Bài giảng môn Kế toán, kiểm toán - Chapter ten: Criticisms of absorption cost systems: Incentive to over - Produce

Outline of Chapter 10
Criticisms of Absorption Cost Systems: Incentive to Overproduce

Incentive to Overproduce

Variable (Direct) Costing

Problems with Variable Costing

Beware of Unit Costs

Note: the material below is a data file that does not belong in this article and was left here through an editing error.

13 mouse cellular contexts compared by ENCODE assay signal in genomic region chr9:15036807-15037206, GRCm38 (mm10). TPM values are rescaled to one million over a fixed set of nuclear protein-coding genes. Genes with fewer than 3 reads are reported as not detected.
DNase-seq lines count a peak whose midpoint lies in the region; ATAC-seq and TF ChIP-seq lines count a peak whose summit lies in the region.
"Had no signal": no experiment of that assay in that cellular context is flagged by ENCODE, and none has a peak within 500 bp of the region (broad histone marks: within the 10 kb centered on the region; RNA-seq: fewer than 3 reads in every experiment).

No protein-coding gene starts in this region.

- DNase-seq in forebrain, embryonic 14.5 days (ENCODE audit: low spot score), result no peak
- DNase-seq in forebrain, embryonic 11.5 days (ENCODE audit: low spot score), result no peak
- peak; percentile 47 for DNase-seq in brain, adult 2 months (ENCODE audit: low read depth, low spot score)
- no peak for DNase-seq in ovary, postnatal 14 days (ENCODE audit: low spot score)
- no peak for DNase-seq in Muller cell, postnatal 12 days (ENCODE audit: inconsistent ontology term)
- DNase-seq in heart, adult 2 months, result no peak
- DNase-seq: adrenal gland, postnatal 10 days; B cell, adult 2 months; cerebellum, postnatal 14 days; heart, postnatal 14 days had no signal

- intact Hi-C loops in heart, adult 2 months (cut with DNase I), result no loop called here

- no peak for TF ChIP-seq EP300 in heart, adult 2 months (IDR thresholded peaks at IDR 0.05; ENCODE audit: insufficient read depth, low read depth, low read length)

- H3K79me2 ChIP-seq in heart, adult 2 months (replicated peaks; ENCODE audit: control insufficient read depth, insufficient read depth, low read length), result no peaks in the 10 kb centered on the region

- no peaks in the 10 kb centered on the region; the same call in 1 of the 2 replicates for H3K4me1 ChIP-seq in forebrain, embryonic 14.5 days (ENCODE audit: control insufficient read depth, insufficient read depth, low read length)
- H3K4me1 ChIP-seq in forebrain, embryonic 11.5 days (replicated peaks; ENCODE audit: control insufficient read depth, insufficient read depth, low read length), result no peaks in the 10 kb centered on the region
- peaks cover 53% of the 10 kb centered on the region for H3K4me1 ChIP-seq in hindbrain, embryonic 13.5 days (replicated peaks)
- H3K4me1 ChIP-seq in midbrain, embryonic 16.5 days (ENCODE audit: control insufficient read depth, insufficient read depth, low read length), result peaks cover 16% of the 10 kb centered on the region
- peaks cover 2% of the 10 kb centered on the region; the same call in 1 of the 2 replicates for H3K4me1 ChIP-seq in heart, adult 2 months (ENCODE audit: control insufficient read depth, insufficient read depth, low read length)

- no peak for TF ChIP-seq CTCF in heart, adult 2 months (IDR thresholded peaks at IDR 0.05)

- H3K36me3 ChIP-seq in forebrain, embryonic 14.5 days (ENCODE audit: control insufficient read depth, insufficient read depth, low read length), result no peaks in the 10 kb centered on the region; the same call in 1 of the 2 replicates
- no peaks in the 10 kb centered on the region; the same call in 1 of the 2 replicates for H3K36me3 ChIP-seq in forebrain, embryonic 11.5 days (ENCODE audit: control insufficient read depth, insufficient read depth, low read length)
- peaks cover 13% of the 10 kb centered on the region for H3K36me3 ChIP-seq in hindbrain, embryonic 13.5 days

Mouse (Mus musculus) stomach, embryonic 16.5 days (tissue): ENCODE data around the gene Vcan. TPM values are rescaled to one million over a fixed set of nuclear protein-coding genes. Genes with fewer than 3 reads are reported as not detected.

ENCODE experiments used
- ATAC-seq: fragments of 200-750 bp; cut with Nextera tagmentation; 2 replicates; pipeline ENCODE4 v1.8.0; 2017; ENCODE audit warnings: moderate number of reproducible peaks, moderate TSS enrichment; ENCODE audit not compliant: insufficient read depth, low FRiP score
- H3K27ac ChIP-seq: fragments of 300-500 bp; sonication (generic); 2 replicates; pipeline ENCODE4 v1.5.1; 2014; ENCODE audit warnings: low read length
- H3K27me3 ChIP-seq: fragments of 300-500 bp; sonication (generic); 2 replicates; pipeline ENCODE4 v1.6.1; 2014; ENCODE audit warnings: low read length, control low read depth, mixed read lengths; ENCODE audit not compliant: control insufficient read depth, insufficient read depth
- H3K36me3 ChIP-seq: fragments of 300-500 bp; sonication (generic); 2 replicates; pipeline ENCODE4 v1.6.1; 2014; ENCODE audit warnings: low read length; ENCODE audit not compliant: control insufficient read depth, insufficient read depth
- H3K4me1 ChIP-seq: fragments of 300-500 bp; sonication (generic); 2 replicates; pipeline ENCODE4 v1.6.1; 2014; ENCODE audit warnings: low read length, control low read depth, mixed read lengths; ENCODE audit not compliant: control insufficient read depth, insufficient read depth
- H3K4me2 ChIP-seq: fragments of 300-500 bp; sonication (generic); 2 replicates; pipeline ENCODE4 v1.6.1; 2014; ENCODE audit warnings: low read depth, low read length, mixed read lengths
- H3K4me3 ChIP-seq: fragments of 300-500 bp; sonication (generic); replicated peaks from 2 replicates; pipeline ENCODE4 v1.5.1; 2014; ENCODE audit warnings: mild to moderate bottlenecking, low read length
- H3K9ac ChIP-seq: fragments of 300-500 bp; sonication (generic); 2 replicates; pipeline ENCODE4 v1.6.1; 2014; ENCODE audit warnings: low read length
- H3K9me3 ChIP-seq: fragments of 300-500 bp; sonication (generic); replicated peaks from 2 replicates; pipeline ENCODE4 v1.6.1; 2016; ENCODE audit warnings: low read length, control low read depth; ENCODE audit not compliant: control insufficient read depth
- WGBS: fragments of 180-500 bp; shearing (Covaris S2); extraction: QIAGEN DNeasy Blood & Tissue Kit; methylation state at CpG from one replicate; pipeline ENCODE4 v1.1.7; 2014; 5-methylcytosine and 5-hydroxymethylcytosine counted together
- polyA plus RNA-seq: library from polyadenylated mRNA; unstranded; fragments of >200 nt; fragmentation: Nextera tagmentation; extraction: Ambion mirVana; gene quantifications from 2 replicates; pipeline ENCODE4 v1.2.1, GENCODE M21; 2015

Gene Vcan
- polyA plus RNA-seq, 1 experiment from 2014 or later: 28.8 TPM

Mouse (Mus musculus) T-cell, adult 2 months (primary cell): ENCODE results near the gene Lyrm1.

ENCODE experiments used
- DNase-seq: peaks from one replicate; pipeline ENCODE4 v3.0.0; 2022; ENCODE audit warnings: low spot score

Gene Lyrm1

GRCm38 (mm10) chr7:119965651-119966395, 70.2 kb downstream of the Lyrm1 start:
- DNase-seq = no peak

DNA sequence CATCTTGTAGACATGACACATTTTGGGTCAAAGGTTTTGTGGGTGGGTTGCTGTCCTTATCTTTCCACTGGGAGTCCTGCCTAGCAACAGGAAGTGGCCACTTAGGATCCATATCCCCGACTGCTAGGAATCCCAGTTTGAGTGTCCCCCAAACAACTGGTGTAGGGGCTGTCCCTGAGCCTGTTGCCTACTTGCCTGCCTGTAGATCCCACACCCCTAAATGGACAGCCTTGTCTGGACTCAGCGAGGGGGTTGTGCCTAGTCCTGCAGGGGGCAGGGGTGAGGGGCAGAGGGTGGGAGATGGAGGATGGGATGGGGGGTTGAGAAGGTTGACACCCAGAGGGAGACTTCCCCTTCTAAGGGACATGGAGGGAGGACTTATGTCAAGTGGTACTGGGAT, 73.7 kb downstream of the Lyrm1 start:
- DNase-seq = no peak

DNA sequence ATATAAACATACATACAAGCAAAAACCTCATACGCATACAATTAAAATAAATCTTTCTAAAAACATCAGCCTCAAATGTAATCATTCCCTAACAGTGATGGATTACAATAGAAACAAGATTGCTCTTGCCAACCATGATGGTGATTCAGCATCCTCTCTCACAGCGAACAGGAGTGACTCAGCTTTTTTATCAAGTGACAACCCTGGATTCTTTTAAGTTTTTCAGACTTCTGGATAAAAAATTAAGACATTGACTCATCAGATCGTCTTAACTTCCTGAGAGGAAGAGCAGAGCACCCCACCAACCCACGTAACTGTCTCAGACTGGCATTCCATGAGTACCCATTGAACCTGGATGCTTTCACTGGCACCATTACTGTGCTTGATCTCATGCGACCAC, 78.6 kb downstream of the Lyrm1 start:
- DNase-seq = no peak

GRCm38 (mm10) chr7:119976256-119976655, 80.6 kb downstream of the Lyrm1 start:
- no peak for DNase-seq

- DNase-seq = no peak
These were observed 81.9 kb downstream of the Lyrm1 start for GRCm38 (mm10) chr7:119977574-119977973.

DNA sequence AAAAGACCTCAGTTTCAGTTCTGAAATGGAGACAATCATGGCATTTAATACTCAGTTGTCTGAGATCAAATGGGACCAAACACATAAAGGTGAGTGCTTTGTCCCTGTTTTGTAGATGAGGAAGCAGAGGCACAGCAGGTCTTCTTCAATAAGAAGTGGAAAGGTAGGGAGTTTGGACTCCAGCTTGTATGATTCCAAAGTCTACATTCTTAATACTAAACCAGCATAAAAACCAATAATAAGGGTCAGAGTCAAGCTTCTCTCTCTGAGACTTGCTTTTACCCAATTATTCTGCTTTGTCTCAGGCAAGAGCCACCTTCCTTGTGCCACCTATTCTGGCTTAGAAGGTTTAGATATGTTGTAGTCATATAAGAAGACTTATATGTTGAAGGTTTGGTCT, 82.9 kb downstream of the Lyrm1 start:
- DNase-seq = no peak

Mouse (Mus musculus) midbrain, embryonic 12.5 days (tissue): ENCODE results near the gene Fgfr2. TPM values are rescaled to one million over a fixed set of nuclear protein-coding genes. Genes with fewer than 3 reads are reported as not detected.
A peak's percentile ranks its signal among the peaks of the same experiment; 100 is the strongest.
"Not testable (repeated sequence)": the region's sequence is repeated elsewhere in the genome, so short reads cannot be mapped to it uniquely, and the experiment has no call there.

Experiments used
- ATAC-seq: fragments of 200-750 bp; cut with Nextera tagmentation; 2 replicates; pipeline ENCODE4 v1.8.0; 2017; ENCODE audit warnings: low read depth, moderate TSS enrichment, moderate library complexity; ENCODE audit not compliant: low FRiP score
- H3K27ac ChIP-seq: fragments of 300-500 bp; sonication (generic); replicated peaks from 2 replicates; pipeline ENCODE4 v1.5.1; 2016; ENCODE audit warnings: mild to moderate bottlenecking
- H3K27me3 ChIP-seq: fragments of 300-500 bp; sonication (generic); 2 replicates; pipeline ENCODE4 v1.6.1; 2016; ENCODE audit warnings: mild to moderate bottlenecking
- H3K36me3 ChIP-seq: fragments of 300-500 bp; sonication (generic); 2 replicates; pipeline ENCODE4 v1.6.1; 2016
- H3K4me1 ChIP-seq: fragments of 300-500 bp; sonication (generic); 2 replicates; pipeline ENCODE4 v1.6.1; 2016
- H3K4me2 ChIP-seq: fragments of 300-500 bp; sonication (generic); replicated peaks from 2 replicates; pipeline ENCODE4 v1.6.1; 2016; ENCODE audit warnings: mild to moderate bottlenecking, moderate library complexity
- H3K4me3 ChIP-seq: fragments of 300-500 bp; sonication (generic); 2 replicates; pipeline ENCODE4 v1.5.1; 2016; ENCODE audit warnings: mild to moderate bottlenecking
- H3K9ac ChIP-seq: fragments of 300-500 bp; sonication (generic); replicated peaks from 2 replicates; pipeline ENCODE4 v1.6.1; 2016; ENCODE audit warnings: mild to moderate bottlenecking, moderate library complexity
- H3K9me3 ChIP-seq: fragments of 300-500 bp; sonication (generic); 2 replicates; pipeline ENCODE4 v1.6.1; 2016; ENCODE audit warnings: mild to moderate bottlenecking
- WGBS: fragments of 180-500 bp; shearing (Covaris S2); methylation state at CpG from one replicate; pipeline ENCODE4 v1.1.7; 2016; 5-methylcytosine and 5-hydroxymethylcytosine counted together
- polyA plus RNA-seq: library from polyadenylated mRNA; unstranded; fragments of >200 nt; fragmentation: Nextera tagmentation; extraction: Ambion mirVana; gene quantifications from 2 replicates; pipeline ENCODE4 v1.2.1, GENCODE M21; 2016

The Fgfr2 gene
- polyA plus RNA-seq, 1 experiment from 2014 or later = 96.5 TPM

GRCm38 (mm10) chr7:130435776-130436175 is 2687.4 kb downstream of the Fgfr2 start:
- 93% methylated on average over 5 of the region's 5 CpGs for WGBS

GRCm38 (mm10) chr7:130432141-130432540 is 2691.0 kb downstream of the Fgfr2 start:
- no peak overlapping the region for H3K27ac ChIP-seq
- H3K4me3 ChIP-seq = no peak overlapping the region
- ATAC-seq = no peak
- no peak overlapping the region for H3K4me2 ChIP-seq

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Criticisms of Absorption Cost Systems: Incentive to Over-produceChapter TenCopyright © 2014 by The McGraw-Hill Companies, Inc. All rights reserved.McGraw-Hill/IrwinOutline of Chapter 10 Criticisms of Absorption Cost Systems: Incentive to OverproduceIncentive to Overproduce Variable (Direct) Costing Problems with Variable Costing Beware of Unit Costs 10-2Connection to Other Chapters Chapter 10’s theme: Traditional absorption costing can result in poor operational decision making in a manufacturing firm. Chapter 1: No single accounting system can satisfy decision making, decision control, and external reporting. Chapter 2: Accounting costs include fixed and variable costs. Chapter 9: Described mechanics of absorption costing10-3Incentive to Overproduce Under absorption costing, manufacturing managers can defer recognition of fixed manufacturing costs by building ending inventory rather than deducting those fixed costs in the year incurred. Ending Inventory  Asset  Unexpired cost  Expense deducted when items are sold next year Period cost  Expired cost  Expense deducted in year incurred10-4Increasing Production Reduces Average CostsAbsorption costing treats fixed manufacturing costs as product costs. When more units are produced than sold and absorption costing is used, some of the fixed costs are allocated to ending inventory (asset account) and become recognized in a future period’s cost of goods sold (expense account).Reconciling case 1 and 2: Net Income Ending InventoryCase 1: 2000 produced, 2000 sold $ 4,000 $ 0Variable cost in ending inventory 1,000Fixed cost in ending inventory 909 909 Case 2: 2200 produced, 2000 sold $ 4,909 $ 1,909Also see Self Study Problems.10-5Reducing Overproduction: Performance EvaluationTo reduce overproduction, modify the performance evaluation system.Inventory holding charge against divisional profitsResidual income technique from Chapter 5Variable instead of absorption costingVariable costing is discussed.10-6Reducing Overproduction: Decision RightsTo avoid the overproduction incentive of absorption costing, reduce the decision rights of the production managers.Senior managers strictly monitor inventory levelsRemove production manager’s right to build inventory level greater than amount authorized by top management.Just-In-Time (JIT) production so that customer orders drive inventoryRemove production manager’s right to build inventory level greater than amount ordered by customers.See Chapter 14.10-7Variable Costing: DefinedVariable costing treats all fixed manufacturing costs as period costs to be deducted from net income (expensed) in the period incurred.Under variable costing, only variable manufacturing costs flow through to the inventory accounts.Variable costing is also known as direct costing since the variable manufacturing costs consist of direct materials, direct labor, and variable overhead.Variable costing is one of the methods of setting transfer prices. See Chapter 5.10-8Comparing Absorption and Variable CostingSimilarities:Under both methods all fixed and variable manufacturing costs will eventually become expenses deducted in computing net income.Variable manufacturing costs flow through the finished goods inventory account and are expensed in the period goods are sold.Differences:Under absorption costing, fixed manufacturing overhead is a product cost and flows through inventory account and is expensed when goods are sold.Under variable costing, fixed manufacturing overhead is period cost and expensed in period incurred.10-9Example Comparing Absorption and Variable (extension of Year 2 example in Table 10-5) Absorption Variable CostRevenue (10,000 units) $110,000 $110,000Direct materials and labor - 20,000 - 20,000Variable Mfg OH - 30,000 - 30,000Fixed manufacturing overhead - 36,364 - 40,000Net income $ 23,636 $ 20,000Ending inventory (1,000 units):Variable costs $ 5,000 $ 5,000Fixed manufacturing overhead 3,636 noneEnding inventory cost $ 8,636 $ 5,00010-10Problem with VC: Classifying Fixed vs. Variable OverheadUnder both absorption and variable costing, managers have an incentive to defer costs by getting more costs into ending inventory rather than cost of goods sold expense in current period.To defer costs under variable costing, managers can:Classify more overhead as variable rather than fixed so that variable cost per unit increases.Produce more units than sell so that ending inventory increases and the variable costs associated with that ending inventory are deferred until next period.Do both of the above.10-11Problem with VC: Opportunity Cost of CapacityVariable costing does not adequately measure the opportunity cost of using plant capacity for other purposes.Although opportunity costs are inherently hard to measure, they are usually best estimated as a combination of fixed and variable costs.However, note that if the firm has excess capacity, using fixed charges in unit costs overstates opportunity cost and discourages the use of excess capacity.10-12Problem with VC: Absorption Required for External ReportsAbsorption costing for products is required for:External financial reportingMatch cost of goods sold to revenues from sale of those goods.US federal income tax reportingThe government tax collectors want taxpayers to defer deduction of fixed costs to raise current taxable income and taxes paid.Reconciling between variable costing for internal purposes and absorption costing for external purposes is costly.If benefits of separate systems are not great, use one costing system for both internal and external reports.10-13Beware of Unit Costs Unit costs are average costs that include some directly traceable costs and some allocated variable and fixed costs incurred. Unit costs  opportunity costs because opportunity costs are estimates of foregone benefits from actions that could, but will not be undertaken (Chapter 1). Unit costs  marginal costs because marginal costs are the cost of producing one more unit rather than the average cost (Chapter 1).10-14Beware of Historical vs. Future CostsAs the firm expands or contracts into areas of its cost curve where it has not been before, there is no historical information regarding the level of costs in these unexplored regions.Example:Natural gas prices are $0.20 per cubic yard up to 500,000 cubic yards and then $0.30 per cubic yard thereafter.10-15